Functional magnetic resonance imaging (fMRI) based on the blood oxygenation level-dependent (BOLD) signal has been used to infer sites of neuronal activation in the brain. A recent study demonstrated, however, unexpected BOLD signal generation without neuronal excitation, which led us to hypothesize the presence of another cellular source for BOLD signal generation. Collective assessment of optogenetic activation of astrocytes or neurons, fMRI in awake mice, electrophysiological measurements, and histochemical detection of neuronal activation, coherently suggested astrocytes as another cellular source. Unexpectedly, astrocyte-evoked BOLD signal accompanied oxygen consumption without modulation of neuronal activity. Imaging mass spectrometry of brain sections identified synthesis of acetyl-carnitine via oxidative glucose metabolism at the site of astrocyte-, but not neuron-evoked BOLD signal. Our data provide causal evidence that astrocytic activation alone is able to evoke BOLD signal response, which may lead to reconsideration of current interpretation of BOLD signal as a marker of neuronal activation.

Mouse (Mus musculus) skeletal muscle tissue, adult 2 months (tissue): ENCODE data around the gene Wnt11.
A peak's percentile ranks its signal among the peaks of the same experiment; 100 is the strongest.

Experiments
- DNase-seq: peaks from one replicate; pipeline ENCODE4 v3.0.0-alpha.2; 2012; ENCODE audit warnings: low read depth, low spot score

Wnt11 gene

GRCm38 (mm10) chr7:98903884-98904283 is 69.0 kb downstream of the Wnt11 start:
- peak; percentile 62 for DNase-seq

- imaging mass spectrometry
ASJC Scopus subject areas
- Cellular and Molecular Neuroscience